Key Takeaways

  • Quality assurance includes fidelity monitoring and evaluation.  

  • Organizations may choose to develop a quality improvement plan or use a logic model to ensure quality assurance.  

  • Find resources to help build your quality assurance and evaluation plan, developed by communities-based organizations across the country.

A quality assurance program is a key component of evidence-based programming. There are two main components to quality assurance for evidence-based programs: fidelity monitoring and evaluation.  

Fidelity Monitoring

Evidence-based programs depend on the program being implemented with fidelity, or that the program is being delivered how it was initially designed. Conducting the programs with fidelity improves the quality of what is being delivered and ensures that all the activities of the program are implemented correctly to benefit the participants. Fidelity should be considered at every phase of the implementation of an evidence-based program from recruitment, trainings, program delivery, and evaluation. While leaders will learn about the basics of program fidelity during training, it is up to the license holder or host organization to be sure that the program is being delivered accurately so workshop participants experience similar positive outcomes as originally studied.  

Several of the developers of evidence-based programs have developed guidance for license holders such as the Self-Management Resource’s Center Fidelity Manual. Your organization may want to implement a Continuous Quality Improvement plan or develop a Logic Model to ensure quality assurance.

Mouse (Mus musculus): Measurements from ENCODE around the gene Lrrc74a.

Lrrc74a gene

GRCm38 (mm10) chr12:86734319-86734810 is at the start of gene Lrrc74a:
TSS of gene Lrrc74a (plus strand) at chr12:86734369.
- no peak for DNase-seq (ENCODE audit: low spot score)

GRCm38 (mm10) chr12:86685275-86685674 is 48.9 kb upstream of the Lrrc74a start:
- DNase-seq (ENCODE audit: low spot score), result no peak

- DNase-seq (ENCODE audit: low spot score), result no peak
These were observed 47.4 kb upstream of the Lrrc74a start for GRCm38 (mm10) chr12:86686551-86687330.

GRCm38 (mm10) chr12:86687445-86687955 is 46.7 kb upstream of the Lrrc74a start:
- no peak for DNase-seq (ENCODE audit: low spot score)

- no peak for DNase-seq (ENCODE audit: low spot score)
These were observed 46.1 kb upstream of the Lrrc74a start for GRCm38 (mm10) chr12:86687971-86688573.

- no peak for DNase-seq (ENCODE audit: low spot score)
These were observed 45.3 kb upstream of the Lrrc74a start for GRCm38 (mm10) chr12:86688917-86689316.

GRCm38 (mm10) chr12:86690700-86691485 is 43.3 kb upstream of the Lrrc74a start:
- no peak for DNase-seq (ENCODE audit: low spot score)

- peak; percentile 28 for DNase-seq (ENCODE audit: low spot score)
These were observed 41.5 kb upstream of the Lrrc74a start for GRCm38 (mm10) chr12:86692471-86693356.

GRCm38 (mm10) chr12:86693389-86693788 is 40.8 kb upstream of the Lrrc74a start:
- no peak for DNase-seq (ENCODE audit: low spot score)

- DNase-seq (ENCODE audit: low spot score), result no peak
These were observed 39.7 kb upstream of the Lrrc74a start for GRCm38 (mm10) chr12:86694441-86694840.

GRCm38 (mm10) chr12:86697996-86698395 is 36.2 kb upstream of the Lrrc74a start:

Health Foundation of South Florida's Quality Assurance Plan

Massachusetts Healthy Living Center of Excellence's logic model for implementing and monitoring fidelity  




Other strategies to assure quality delivery of programming include:

  • Fidelity checks: Check with the program developer to see if they provide a fidelity checklist
  • Fidelity agreement: This agreement can be a standalone document or incorporated into your leader or master trainer agreement.
  • Monitoring participant attendance rates by leader
  • Calling leaders before and after the workshop to check-in
  • Pair experienced leaders with new instructors 
  • Develop fidelity in-service training for leaders

This presentation from the Massachusetts Healthy Living Center of Excellence is an example of what might be presented during a training for leaders.



  • Leader self-evaluation and peer-feedback opportunities

If you operate a network of organizations who provide a program, you may consider implementing a fidelity self-assessment survey similar to this one developed by the Maryland Department for the Aging.





The first step of evaluation is to ensure that all the required participant data is collected appropriately. It may be beneficial to provide leaders with a data collection checklist. Many organizations also hold regular trainings on data collection and reporting for facilitators.  

Evidence-based programs complete a rigorous evaluation process to become approved by the U.S. Administration for Community Living. Many organizations may still choose to track outcome and participant satisfaction data locally.  

Below are some examples from other organizations on the type of evaluations and reports completed:

Virginia Department of Health – 2012 CDSMP Evaluation Report

Living Well Alabama – Assessment of CDSME at Work Sites 

Measuring participant satisfaction is a key factor in determining the success of your program. These surveys and testimonials can also be used when encouraging new participants to join or new partner organizations. An Area Agency on Aging in Maine developed participant satisfaction surveys for the CDSMP classes.  

See NCOA’s Key Components of Evidence-Based Programming: Evaluation webpage for additional guidance.